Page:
The combination of (TAF or TDF) plus (3TC or FTC) should be used as the NRTI backbone of an ARV regimen and for the treatment of both HIV and HBV infection (AII).23-25 The decision whether to use a TAF- or TDF-containing regimen should be based on an assessment of risk for nephrotoxicity and for acceleration of bone loss, and balanced with the potential for weight gain with TAF as compared with TDF. In a switch study in patients with HBV/HIV coinfection, study participants who switched from a primarily TDF-based ARV regimen to the fixed-dose combination elvitegravir/cobicistat/tenofovir alafenamide/emtricitabine (EVG/c/TAF/FTC) maintained or achieved HBV suppression with improved eGFR and bone turnover markers.26 TAF/FTC-containing regimens currently approved for the treatment of HIV infection are not recommended for use in patients with creatinine clearance <30 mL/min (except for patients receiving hemodialysis). Although data on switching from a TDF-based to a TAF-based ARV regimen are limited, the data from the EVG/c/TAF/FTC switch study suggest that patients with HBV/HIV coinfection can switch to TAF/FTC-containing regimens with a potential reduction in renal and bone toxicity while maintaining HBV suppression.

Alternative Therapy

If TDF or TAF cannot be safely used, entecavir should be used in addition to a fully suppressive ARV regimen (AII); however, entecavir should not be considered as part of the ARV regimen (BII).27 Because entecavir and 3TC share a partially overlapping pathway to HBV resistance, it is unknown whether the combination of entecavir plus 3TC or FTC will provide greater virologic or clinical benefit than entecavir alone. In people with known or suspected 3TC-resistant HBV infection, the entecavir dose should be increased from 0.5 mg/day to 1 mg/day. However, entecavir resistance may emerge rapidly in patients with 3TC-resistant HBV infection. Therefore, entecavir should be used with caution in such patients with frequent monitoring (approximately every 3 months) of the HBV DNA level to detect viral breakthrough.

Peginterferon alfa monotherapy for up to 48 weeks also may be considered in some patients with HBV/HIV coinfection. However, data on the use of this therapy in people with HBV/HIV coinfection are limited and, given safety concerns, peginterferon alfa should not be used in people with HBV/HIV coinfection who have decompensated cirrhosis.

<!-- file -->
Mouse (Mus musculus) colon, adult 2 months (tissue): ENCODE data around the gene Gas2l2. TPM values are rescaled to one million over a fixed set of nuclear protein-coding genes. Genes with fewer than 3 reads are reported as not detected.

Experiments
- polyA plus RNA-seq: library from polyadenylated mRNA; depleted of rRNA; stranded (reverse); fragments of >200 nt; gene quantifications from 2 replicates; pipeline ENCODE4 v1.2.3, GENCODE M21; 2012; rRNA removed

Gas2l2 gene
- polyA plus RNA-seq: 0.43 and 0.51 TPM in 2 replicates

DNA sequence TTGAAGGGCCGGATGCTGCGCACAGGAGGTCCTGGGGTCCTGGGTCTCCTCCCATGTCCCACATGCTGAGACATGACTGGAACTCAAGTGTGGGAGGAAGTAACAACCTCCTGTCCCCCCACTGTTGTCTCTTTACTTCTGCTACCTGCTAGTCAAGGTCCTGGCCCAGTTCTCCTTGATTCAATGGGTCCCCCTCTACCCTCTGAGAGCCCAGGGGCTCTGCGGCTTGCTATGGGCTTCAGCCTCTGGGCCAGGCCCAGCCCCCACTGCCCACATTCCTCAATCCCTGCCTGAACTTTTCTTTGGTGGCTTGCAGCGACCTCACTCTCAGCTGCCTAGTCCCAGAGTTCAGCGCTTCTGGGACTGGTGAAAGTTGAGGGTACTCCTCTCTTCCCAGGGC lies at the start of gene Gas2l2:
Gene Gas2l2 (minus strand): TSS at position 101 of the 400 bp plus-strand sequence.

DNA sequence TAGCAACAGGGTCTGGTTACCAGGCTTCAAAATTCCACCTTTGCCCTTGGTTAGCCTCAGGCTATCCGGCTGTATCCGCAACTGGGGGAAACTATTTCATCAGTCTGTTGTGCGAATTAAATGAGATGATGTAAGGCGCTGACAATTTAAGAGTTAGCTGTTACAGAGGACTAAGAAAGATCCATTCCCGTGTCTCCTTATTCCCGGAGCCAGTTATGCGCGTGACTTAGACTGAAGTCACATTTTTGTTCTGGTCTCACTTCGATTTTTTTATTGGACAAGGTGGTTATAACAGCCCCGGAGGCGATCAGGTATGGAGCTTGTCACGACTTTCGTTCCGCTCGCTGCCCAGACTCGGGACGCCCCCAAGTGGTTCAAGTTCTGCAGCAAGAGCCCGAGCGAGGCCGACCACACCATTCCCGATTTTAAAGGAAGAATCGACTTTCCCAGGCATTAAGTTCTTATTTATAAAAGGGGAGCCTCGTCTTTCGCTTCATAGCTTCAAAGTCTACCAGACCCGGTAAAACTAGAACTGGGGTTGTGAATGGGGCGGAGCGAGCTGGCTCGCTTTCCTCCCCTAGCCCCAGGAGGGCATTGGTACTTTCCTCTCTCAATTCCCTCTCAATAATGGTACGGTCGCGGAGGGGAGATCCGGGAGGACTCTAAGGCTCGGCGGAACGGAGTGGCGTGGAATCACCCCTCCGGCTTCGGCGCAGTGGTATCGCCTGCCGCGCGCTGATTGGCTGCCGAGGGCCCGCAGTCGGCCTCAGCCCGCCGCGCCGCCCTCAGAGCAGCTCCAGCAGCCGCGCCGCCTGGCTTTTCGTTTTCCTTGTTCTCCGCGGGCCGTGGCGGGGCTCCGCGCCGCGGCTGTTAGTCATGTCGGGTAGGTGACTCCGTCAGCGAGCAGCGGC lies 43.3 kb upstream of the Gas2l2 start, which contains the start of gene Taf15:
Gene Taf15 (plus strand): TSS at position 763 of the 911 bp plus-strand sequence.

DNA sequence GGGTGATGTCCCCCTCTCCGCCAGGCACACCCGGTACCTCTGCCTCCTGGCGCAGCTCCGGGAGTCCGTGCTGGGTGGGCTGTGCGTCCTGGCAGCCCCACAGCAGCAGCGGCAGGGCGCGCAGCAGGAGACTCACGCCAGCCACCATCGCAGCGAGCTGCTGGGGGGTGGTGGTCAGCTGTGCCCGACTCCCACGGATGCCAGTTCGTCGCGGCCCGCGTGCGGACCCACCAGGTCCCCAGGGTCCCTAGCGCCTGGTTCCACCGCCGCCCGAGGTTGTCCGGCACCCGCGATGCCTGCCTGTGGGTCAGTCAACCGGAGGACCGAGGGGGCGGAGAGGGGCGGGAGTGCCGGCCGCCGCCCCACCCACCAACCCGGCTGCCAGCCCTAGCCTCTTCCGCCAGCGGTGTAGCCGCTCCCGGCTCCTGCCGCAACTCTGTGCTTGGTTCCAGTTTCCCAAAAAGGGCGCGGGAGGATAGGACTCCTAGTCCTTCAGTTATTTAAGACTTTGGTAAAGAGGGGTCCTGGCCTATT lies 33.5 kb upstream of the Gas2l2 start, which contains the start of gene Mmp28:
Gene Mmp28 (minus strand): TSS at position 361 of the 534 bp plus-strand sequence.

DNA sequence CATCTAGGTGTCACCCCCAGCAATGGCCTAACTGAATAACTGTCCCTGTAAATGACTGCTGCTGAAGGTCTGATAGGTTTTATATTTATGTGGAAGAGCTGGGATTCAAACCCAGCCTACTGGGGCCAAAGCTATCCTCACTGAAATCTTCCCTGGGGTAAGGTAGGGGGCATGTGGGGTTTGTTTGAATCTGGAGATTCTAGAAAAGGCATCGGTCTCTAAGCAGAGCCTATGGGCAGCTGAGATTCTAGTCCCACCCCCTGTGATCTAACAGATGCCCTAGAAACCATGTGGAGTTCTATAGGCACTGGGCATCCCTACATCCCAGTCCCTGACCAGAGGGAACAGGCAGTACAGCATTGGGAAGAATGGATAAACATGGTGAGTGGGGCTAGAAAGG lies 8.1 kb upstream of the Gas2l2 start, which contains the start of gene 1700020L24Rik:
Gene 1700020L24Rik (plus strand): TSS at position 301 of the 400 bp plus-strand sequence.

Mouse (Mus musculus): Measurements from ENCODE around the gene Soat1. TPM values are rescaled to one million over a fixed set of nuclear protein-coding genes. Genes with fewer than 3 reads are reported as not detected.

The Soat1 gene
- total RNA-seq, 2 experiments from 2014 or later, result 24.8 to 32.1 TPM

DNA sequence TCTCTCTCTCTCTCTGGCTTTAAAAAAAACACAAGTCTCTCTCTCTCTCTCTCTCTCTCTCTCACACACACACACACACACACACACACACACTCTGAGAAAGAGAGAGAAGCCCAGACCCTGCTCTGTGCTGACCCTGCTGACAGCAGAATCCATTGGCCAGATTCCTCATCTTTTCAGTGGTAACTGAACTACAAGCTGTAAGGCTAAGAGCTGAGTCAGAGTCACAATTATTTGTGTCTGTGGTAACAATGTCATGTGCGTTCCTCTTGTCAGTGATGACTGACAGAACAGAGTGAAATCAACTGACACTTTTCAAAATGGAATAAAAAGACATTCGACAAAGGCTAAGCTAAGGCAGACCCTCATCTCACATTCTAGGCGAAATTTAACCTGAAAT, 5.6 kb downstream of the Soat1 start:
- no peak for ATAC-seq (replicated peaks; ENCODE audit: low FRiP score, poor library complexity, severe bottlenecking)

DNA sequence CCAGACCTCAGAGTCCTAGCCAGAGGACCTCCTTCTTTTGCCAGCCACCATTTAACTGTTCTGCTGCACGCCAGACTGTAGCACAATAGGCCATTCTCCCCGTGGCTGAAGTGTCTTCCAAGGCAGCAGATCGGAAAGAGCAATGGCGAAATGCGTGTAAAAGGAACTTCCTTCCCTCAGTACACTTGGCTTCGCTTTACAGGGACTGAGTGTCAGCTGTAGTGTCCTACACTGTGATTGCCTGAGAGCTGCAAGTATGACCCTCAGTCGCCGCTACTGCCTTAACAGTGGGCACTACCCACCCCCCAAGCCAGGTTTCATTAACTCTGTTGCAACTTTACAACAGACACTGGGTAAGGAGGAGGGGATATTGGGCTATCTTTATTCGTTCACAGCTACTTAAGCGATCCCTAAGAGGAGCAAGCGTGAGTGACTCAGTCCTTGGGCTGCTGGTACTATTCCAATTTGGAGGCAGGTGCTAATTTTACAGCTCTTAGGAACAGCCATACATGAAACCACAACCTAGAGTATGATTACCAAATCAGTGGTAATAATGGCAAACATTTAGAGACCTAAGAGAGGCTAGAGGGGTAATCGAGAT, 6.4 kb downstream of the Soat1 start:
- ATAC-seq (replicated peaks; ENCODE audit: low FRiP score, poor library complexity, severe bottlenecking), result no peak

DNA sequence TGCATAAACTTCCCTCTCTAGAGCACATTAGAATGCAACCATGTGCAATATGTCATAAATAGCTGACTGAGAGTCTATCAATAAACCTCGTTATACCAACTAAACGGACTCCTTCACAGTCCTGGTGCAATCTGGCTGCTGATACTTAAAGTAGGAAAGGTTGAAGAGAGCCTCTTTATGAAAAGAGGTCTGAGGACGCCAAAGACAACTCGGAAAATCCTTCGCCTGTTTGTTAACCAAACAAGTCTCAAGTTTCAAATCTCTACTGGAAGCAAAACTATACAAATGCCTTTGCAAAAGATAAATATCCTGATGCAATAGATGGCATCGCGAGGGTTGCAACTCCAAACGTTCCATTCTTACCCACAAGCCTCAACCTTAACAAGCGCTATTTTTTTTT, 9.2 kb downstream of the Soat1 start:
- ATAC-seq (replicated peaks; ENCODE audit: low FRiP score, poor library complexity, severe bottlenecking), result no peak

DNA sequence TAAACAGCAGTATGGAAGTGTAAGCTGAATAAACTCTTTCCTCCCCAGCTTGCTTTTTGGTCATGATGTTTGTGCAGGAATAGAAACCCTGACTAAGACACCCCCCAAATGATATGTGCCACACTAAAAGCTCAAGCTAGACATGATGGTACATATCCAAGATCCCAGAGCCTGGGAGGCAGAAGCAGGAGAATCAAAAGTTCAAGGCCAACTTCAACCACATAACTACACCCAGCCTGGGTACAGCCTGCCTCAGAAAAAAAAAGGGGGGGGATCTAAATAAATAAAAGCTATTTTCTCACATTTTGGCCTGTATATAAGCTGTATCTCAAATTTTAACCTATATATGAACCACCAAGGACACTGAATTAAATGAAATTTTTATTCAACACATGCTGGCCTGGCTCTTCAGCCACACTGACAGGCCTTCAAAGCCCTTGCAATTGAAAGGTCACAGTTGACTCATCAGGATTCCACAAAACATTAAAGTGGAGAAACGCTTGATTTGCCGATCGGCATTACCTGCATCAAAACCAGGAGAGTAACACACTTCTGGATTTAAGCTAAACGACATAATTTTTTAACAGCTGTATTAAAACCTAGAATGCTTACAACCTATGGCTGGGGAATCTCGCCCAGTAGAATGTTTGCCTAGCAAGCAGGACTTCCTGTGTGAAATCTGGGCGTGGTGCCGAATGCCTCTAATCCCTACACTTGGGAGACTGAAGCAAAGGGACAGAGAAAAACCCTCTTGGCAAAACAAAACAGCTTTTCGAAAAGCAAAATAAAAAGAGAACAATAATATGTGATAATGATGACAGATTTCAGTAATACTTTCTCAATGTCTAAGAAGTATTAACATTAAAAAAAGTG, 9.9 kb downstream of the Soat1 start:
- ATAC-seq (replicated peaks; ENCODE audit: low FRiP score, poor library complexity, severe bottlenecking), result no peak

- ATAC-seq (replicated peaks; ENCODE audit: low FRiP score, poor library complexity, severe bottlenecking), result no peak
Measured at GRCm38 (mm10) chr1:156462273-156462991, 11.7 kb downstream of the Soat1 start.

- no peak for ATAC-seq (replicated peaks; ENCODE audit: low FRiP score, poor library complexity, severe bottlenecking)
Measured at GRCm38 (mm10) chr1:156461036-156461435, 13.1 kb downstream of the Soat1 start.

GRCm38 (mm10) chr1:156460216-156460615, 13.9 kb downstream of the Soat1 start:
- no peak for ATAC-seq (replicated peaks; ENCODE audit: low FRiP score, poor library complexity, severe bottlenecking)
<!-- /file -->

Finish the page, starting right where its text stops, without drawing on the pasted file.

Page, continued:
HBV Drugs Not Recommended

Other HBV treatment regimens include telbivudine used in addition to a fully suppressive ARV regimen, or adefovir used in combination with 3TC or FTC and a fully suppressive ARV regimen.23,28,29 However, data on these regimens in people with HBV/HIV coinfection are limited. In addition, these regimens are associated with higher rates of HBV treatment failure and a higher incidence of toxicity when compared to regimens containing TDF, TAF, or entecavir. These toxicities include increased risk of renal disease with adefovir-containing regimens and increased risk of myopathy and neuropathy with telbivudine-containing regimens. Therefore, the Panel on Opportunistic Infections in Adults and Adolescents with HIV does not recommend adefovir or telbivudine for patients with HBV/HIV coinfection.

Changing Antiretroviral Therapy

  • When switching “or modifying” an ARV regimen in a person with HBV/HIV coinfection: ARV drugs that are active against HBV should be continued (AII) or specific anti-HBV drugs should be initiated.
  • Need to discontinue ARV medications active against HBV in patients with HBV/HIV coinfection: Withdrawal of HBV active treatment in a patient with active HBV infection is not recommended in patients with HBV/HIV coinfection. If a recommended active HBV drug cannot be continued (tenofovir, entecavir), presumably due to concern for safety, and HBV active therapy must be withdrawn, the patient’s clinical course should be monitored with frequent testing of liver transaminases and total bilirubin. The risk of HBV flare in this setting is highest in patients with positive HBeAg and those with active HBV. If no anti-HBV ARV drug can be used, the use of entecavir to prevent flares can be considered, especially in patients with marginal hepatic reserve—such as those with compensated or decompensated cirrhosis.8 Recommended HBV active drugs should be used in addition to a fully suppressive ARV regimen.

References

  1. Spradling PR, Richardson JT, Buchacz K, Moorman AC, Brooks JT. Prevalence of chronic hepatitis B virus infection among patients in the HIV Outpatient Study, 1996-2007. J Viral Hepat. 2010. Available at: https://www.ncbi.nlm.nih.gov/pubmed/20158604.
  2. Thio CL, Seaberg EC, Skolasky RJ, et al. HIV-1, hepatitis B virus, and risk of liver-related mortality in the Multicenter Cohort Study (MACS). Lancet. 2002;360(9349):1921-1926. Available at: https://www.ncbi.nlm.nih.gov/pubmed/12493258.